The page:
There are two types of enfranchisement; Collective and Individual.
The right is given to the Tenants of a block of flats to collectively buy the freehold of the block and the legislation governing this right is created by the Leasehold Reform , Housing and Urban Development Act 1993 ( amended by the Commonhold and Leasehold Reform Act 2002).
Broadly speaking , to qualify ,the flats must be in a self contained building or part of a building where not more than 25% is non – residential, two or more flats are held by qualifying tenants ( tenants with long leases where the original term granted was for more than 21 years) and the total number of flats held by the qualifying tenants is not less than two-thirds of the total number of flats and those tenants participating must total not less than 50% of the total number of flats.
Example – 18 flats, at least 12 flats must be (two-thirds) held by qualifying tenants and at least 9 flats must participate ( 50% of the total flats)
The Tenants need to form a company known as the “Nominee Purchaser” and the Freehold will eventually be registered in the company name.
The Tenants would be wise to establish a “fighting fund” to cover the costs of the valuation (that will need to be obtained), the setting up of the company etc and prior to service of notice, to establish future funding.
The service of the notice is very important and should be drafted by a Solicitor. If it is not served correctly then it may be invalid and would have to be amended at Court, a further expense for the Tenants.
Serving the notice triggers the various statutory procedures and timetables and also means that the Tenants will be liable for the Landlord’s reasonable costs.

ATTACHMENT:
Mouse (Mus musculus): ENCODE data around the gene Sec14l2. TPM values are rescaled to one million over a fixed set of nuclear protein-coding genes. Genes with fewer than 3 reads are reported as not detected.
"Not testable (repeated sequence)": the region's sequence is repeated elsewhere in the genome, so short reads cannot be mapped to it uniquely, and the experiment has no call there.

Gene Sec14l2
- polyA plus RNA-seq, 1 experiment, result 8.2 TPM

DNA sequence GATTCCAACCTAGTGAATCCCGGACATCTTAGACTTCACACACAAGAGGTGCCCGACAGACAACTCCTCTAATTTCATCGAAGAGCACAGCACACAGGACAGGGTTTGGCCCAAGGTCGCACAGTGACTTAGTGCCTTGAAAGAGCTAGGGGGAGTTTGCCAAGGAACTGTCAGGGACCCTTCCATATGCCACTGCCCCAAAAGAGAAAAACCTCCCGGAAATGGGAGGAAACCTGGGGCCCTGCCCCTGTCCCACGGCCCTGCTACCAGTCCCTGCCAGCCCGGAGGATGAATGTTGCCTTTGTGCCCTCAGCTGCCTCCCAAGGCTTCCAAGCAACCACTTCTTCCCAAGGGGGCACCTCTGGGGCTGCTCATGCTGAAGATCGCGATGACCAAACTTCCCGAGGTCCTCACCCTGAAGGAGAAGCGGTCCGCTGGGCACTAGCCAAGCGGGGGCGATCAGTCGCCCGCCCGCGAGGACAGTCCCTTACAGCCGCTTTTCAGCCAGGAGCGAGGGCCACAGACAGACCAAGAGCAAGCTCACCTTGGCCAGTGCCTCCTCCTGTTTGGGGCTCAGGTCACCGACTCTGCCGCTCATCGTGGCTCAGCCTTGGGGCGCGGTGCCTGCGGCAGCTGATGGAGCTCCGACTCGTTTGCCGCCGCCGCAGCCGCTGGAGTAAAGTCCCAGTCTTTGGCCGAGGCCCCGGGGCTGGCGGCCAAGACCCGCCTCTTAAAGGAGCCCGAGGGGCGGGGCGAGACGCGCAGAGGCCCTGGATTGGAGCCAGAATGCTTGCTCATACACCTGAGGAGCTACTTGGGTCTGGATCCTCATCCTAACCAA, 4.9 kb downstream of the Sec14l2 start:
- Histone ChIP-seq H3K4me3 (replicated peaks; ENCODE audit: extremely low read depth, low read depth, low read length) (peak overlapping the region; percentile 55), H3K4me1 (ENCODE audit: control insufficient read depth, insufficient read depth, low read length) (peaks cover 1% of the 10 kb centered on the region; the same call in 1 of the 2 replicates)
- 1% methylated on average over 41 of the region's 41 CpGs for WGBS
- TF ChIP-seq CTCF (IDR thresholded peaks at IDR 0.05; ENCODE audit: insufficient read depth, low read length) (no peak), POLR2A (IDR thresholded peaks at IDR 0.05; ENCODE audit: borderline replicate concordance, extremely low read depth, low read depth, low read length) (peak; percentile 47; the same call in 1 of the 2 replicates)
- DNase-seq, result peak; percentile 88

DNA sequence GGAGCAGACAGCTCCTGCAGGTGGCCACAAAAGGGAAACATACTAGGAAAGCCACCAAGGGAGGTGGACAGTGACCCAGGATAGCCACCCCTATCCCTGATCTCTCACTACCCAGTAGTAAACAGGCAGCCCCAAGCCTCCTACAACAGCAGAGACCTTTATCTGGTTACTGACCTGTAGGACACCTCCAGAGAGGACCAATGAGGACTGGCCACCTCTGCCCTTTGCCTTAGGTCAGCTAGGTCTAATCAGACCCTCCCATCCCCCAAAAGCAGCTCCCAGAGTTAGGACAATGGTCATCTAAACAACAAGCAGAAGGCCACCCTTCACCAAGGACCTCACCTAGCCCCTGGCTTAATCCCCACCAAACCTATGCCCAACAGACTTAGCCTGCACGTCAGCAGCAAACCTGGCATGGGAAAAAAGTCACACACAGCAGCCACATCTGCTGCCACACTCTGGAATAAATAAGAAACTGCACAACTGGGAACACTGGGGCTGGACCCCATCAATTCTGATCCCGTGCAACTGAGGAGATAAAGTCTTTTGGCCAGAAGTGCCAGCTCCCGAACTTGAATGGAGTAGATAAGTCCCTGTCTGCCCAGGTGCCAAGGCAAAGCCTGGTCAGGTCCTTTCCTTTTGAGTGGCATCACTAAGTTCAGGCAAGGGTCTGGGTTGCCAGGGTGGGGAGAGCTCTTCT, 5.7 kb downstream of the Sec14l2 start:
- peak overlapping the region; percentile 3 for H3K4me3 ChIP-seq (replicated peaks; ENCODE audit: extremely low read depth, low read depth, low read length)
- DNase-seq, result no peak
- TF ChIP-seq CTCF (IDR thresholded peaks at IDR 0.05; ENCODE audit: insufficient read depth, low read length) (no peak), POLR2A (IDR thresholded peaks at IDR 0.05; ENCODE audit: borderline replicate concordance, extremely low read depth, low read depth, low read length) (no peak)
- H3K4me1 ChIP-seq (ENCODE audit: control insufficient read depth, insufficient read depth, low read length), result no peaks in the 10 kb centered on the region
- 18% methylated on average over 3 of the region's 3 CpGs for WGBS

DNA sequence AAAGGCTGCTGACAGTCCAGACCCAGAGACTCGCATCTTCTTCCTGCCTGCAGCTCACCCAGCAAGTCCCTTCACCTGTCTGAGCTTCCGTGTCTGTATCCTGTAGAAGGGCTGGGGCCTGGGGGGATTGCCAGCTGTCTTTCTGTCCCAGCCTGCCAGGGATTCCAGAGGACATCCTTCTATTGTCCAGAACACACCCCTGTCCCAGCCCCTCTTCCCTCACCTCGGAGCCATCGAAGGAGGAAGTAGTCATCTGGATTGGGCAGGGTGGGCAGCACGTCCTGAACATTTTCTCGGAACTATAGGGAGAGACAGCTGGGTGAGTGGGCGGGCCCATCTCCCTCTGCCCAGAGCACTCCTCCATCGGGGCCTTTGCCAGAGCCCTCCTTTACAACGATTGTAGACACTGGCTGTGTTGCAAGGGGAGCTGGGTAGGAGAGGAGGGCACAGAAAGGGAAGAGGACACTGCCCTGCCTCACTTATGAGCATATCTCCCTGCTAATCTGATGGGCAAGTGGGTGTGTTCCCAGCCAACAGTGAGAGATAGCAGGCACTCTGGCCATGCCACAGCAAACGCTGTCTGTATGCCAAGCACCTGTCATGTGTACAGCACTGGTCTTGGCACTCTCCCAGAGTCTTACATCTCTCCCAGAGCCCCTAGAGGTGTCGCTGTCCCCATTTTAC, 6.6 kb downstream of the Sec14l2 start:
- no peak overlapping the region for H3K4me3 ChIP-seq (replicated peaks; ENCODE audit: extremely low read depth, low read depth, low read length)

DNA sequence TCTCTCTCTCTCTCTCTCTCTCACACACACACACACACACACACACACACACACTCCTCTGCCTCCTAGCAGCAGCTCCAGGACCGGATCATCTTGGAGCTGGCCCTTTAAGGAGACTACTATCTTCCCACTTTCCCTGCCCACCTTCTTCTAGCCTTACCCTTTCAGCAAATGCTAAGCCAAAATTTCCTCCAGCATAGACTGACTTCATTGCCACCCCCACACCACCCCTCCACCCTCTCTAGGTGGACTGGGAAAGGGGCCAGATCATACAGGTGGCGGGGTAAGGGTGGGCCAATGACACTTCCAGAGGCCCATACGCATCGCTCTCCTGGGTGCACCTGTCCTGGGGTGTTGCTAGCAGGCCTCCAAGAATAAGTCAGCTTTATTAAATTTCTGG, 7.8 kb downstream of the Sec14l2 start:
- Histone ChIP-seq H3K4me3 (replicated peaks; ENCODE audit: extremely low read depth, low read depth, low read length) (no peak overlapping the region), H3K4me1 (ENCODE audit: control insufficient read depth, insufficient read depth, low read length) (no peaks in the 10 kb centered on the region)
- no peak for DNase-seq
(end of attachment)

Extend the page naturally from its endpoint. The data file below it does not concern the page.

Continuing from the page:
- Advantages of Collective Enfranchisement
- Property not wasting asset
- Flat increase in value/ more saleable
- Own freehold – control management of block, reduce running costs
- Can extend the leases if required at nil or low premium – give 999 lease and could update leases
Governed by same legislation and if successful, the Tenant will get a new lease for 90 years plus the unexpired term of existing lease at a peppercorn rent i.e. nil.
The less years on the lease, the more it will cost to extend, especially if under 80 years as then marriage value is payable to the Landlord. Also some mortgage companies do require the lease term to be double the mortgage term plus at least 20 years so if you are planning to sell, either now, or in the future, you may have no choice but to extend so your buyer can get a mortgage.
If you extend the lease outside the terms of the Act then you may be able to obtain a 999 year lease but it’s unlikely the rent will be a peppercorn so there are pros and cons.
To qualify, broadly speaking, the tenant must hold the property on along lease ( as above), it must be a flat and the lease must have been held for a continuous period of two years ( this means the Tenant has been the registered proprietor, not that they have lived in the flat).
If proceeding down the statutory route and timetables then a similar notice procedure needs to be followed by the Tenant and Notice must be served on the Landlord, again, this should be served by a Solicitor so it is valid.
Advantages to individual enfranchisement
Similar to collective except cost of individual lease extension of only 90 years may be close to the cost of collective enfranchisement and with the latter, the overall control advantage is a very appealing one.
Where possible, it is preferable to collectively enfranchise, however it will require the co-operation of your neighbouring tenants and a lot of organisation.
Right of First Refusal
Basically, Section 1 of the Landlord and Tenant Act 1987 prohibits a landlord making a disposal of the Freehold unless they have given the qualifying tenants a right to purchase the freehold before trying to sell if on the open market.
I have advised Tenants on the service of Section 5 notices by Landlords and the acceptance notices required under Section 6, all the way through to the exchange and completion stage.